If any part of the social security system needs a fresh look, that would be my first choice, although there is an embarrassment of riches to choose from. At present, people are not well served by work capability assessments.
We have heard protestations today and in the past that no one who is currently receiving ESA and no one with the most severe disabilities will be affected by the forthcoming changes, but they have been categorically refuted by organisations such as the Scottish Association for Mental Health, which has pointed out that those who are currently receiving ESA may well be affected by the changes if they have been claiming the benefit and move into work before they are well enough. They may also be affected if they need to seek support again. People are likely to be deterred from trying out new jobs if the possible outcome is reduced benefit after a short period of employment.
SAMH’s report also points out that 98% of its service users said that their mental health had suffered as a result of welfare reforms. People are already very frightened and worried. Ironically—I want Ministers to reflect on this, because we are trying to build consensus across the House today—the Government’s policies are literally making those who are coping with the daily challenges of a disability ill or, at best, less well. How can that make those in the group that is targeted by these measures more work-ready? In fact, such measures will prolong or exacerbate existing health conditions. Protecting the sick and disabled should be above budget savings. If it is not, what does that say about the kind of society that we are trying to create? What does it say about Government priorities?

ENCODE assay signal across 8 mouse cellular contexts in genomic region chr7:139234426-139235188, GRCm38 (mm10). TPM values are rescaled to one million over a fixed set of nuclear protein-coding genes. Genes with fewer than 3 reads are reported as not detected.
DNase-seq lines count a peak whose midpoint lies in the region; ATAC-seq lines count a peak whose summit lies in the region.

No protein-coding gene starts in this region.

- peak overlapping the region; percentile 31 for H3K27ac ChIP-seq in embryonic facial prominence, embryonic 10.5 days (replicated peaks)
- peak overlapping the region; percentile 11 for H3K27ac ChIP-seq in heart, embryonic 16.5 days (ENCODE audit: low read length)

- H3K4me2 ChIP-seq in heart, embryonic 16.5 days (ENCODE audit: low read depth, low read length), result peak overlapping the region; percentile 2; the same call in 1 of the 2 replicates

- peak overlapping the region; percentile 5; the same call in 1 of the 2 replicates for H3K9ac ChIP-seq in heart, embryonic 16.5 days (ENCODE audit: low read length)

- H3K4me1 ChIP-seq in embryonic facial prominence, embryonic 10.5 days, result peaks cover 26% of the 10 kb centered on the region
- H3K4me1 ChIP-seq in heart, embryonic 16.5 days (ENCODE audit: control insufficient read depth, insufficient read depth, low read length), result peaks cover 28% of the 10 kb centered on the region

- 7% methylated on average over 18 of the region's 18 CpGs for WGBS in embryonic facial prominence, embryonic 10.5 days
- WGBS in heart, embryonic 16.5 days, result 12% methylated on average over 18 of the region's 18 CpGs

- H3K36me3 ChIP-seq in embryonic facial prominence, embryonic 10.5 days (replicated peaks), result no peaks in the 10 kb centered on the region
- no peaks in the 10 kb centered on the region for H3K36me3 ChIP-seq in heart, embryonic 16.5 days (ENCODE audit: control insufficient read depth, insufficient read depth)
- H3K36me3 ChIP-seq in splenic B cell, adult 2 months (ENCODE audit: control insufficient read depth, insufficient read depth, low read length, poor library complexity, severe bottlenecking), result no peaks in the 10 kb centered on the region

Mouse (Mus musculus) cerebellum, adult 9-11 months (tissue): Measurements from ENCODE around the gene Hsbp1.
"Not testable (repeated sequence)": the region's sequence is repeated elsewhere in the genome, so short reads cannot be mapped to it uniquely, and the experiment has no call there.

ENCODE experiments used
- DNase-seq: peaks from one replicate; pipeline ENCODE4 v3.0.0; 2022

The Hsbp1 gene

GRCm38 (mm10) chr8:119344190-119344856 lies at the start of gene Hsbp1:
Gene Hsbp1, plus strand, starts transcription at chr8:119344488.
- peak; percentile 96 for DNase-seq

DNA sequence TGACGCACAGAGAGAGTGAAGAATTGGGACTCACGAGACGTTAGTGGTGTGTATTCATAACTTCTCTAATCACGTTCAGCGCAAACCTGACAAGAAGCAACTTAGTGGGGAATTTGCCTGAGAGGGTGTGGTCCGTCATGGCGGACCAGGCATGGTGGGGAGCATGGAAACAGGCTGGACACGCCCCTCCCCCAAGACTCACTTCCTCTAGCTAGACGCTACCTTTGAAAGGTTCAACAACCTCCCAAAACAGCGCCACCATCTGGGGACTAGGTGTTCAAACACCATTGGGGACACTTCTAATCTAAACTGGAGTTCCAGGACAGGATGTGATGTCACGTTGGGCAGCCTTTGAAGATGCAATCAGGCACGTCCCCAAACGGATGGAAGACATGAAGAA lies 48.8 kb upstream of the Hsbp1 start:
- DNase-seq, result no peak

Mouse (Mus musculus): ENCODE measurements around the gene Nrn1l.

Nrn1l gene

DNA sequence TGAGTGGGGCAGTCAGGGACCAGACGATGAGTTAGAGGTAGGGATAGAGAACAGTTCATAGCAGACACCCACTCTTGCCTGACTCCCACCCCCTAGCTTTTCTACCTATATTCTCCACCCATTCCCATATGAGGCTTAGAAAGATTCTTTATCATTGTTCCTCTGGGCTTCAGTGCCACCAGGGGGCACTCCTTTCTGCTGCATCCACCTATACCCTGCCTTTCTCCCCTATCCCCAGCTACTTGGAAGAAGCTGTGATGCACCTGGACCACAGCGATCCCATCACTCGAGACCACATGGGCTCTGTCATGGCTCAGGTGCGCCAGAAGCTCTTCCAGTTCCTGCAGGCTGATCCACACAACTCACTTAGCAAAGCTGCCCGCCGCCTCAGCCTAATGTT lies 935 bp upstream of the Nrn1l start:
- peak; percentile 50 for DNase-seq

I know that there is concern about this issue on both sides of the House. I urge the Minister to note what has been said by Action on Hearing Loss, Capability Scotland, Disability Agenda Scotland, Guide Dogs, the Motor Neurone Disease Association, Parkinson’s UK and a range of members of the Disability Benefits Consortium, and to do the right thing. I urge the Government to use next week’s autumn statement to pause these cuts until appropriate alternative measures to implement the commitment to halve the disability gap have been fully considered, and to do all that they can to secure support for current and future claimants so that sick and disabled people are supported adequately when they are able to work, and also when they are unable to do so.
I urge the Minister to respond positively today, and to remove the shadow that hangs over the lives and futures of too many people throughout the United Kingdom as they fear the future and what the Government appear to be seeking to do. I urge her to do the right thing, and to respond to the debate with compassion and understanding.